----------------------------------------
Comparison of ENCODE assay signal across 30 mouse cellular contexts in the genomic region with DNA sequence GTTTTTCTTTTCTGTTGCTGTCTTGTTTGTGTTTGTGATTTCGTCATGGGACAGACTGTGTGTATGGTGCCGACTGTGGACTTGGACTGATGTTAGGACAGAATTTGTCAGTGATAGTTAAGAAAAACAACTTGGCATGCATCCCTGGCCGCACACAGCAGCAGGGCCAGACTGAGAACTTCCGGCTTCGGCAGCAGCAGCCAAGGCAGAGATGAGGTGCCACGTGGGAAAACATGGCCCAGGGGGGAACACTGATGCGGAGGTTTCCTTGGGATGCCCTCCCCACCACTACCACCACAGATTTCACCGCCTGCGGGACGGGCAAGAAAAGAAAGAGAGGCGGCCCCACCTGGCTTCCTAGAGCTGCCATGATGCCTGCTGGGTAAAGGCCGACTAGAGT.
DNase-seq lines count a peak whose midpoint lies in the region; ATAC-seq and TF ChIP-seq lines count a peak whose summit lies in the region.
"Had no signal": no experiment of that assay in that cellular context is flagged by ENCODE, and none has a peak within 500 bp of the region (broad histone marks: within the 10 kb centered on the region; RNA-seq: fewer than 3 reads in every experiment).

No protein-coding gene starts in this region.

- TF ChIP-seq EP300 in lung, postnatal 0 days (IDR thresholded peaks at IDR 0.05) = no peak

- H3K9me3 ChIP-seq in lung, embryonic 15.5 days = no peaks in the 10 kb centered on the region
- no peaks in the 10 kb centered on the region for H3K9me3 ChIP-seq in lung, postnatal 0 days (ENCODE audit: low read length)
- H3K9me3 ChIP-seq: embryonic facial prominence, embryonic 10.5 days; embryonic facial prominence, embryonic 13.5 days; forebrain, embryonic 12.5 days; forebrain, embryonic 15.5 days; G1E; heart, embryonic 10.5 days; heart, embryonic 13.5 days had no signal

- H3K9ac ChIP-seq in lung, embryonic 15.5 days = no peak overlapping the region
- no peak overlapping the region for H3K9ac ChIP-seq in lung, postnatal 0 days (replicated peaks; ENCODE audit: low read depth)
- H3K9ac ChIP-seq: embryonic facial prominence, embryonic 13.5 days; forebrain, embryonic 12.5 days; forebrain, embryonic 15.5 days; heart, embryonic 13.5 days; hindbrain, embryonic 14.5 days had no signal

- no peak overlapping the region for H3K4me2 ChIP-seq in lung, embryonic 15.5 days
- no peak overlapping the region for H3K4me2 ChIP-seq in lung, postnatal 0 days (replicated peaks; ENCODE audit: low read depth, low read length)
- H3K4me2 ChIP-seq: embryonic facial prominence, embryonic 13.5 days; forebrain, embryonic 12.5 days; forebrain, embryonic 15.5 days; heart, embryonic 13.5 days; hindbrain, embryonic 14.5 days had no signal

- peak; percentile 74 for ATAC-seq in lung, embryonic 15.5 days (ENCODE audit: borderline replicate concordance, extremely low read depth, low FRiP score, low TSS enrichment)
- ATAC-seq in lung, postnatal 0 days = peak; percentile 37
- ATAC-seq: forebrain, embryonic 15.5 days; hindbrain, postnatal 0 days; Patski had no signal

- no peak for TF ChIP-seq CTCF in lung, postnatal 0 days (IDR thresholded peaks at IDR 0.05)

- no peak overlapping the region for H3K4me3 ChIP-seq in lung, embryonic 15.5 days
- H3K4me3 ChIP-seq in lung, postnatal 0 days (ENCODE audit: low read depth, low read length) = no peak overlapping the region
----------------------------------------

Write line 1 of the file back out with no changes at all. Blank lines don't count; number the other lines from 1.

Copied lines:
Comparison of ENCODE assay signal across 30 mouse cellular contexts in the genomic region with DNA sequence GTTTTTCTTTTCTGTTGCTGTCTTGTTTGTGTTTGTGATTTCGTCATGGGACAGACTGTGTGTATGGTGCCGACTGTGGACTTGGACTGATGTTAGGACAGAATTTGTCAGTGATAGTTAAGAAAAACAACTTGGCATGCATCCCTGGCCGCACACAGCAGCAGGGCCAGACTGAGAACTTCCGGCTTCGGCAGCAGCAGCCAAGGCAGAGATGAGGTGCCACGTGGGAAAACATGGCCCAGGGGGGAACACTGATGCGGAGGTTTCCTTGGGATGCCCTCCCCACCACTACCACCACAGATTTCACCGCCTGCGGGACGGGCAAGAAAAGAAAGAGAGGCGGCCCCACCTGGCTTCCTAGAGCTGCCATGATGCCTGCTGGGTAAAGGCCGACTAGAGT.